Garden Tips for August

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Control ants by storing food in airtight containers; make sure to clean up any food crumbs or spills. Keep ants out by caulking cracks and crevices that provide entryways into your home. If necessary, use bait stations made with boric acid, but be sure to place them out of the reach of children and pets. If ants are a problem on shrubs or trees, band the trunks with a product such as Tanglefoot.


Fire Blight affects apples, pears and related ornamentals. Growing tips and branches appear burned, often with a dark oozing liquid. Prune off at least 8-12 inches below the infected area. Discard all diseased wood and clean pruners with a strong bleach solution after each cut.

3Prune hydrangeas to control size and shape. Cut off older stems that have flowered. For large flower clusters, reduce the number of stems. For lots of smaller flowers, keep lots of nicely spaced stems.


Yellowjackets and wasps can be aggressive when defending their nests, so avoid the area if possible. When eating outdoors, keep all foods well covered.  Place a piece of meat or an open soda at a good distance away from your table to lure them away.


Deep Tree Watering should be done about twice during the summer. Trees planted in the lawn get topical watering but still need occasional deep watering. Don’t let sprinklers hit the trunk of the tree as this can cause crown rot. Use a soaker or drip hose around the drip line and let water slowly run for 2 to 3 hours. A mature ornamental or street tree may not need any water. Mature fruit trees should be watered every 3 to 4 weeks. Young fruit trees need watering every 2 weeks or more.


Bitter Pit is a physiological disorder that affects many varieties of apples. Bitter pit develops after fruit has been picked. It is caused by low levels of calcium in fruit tissues. Affected fruit will develop small brown, sunken lesions that becomes dark and corky. Fruit that develops on vigorous, leafy, upright growing branches is more likely to be affected than fruit growing on spurs or horizontal wood. Highly susceptible cultivars include: Red Delicious, Granny Smith, Golden Delicious, Jonathan and Gravenstein. The condition is generally caused by vigorous leaf growth, poor fruit set, and hot, dry growing conditions that cause calcium to divert to the leaves. Spraying with a calcium nitrate solution (1/2 teaspoon per gallon of water) just after bloom and again six weeks later may help.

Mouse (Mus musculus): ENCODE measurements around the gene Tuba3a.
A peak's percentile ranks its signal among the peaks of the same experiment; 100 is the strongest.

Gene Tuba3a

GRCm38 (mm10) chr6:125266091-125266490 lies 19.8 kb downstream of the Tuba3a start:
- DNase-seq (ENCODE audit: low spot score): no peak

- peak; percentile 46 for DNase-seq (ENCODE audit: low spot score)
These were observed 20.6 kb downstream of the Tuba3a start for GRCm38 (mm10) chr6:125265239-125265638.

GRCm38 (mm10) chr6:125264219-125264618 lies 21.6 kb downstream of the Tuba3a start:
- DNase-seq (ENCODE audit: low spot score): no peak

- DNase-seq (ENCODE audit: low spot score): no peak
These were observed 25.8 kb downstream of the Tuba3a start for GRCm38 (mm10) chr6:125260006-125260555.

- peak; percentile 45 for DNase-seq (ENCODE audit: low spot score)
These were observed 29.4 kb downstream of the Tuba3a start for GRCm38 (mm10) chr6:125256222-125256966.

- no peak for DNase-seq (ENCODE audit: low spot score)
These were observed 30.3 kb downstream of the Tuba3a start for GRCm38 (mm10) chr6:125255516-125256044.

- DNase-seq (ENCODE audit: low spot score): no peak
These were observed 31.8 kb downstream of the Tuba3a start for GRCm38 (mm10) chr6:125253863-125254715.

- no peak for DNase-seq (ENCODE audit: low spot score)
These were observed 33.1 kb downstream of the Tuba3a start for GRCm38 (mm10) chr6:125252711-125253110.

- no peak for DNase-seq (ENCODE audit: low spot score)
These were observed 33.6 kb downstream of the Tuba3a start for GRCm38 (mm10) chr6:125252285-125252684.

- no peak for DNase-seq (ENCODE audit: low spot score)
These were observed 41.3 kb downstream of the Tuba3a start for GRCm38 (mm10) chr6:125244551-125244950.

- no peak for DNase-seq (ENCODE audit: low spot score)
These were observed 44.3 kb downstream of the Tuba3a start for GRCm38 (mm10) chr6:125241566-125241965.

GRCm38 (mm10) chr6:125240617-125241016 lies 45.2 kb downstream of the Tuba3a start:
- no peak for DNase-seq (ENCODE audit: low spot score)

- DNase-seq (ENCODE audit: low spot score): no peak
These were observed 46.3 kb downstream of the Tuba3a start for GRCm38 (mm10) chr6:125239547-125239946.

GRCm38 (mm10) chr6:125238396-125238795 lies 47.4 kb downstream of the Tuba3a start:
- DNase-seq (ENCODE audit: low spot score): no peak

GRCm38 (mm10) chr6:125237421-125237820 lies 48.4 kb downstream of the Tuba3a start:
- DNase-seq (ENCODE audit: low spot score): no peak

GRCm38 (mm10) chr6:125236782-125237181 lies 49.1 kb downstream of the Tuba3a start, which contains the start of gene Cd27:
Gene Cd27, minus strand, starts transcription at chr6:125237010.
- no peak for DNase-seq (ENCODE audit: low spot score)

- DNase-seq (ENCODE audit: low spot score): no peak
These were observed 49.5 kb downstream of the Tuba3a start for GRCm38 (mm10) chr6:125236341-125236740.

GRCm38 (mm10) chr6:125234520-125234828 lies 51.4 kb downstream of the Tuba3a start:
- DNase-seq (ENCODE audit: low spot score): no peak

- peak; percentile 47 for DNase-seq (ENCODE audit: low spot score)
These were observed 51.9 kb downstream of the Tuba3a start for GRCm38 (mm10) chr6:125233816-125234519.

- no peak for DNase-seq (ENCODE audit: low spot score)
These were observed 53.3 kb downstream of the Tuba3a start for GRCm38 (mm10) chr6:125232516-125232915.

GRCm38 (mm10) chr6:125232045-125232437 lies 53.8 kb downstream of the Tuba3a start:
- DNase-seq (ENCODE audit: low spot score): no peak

Tomato Russet Mites deplete the juice from the cells of leaves, stems and fruit.  They usually start at the base of the plant and move upwards. If not controlled, pests can kill plants. At first sign of damage, treat with sulfur dust or a spray solution of wettable sulfur and spreader-sticker.


Tomato psyllid injects a toxin that causes curling of leaves on preflowering plants, stunting, yellowing of leaves and, if untreated, the death of the plant. The adults are very small (1/10 of an inch) and resemble a cicada. They have white or yellowish markings on the thorax, clear wings, and lines on their abdomens. They lay white eggs (which quickly turn pink) on the underside of leaves. For organic control, a Spinosad spray such as Entrust can be used.


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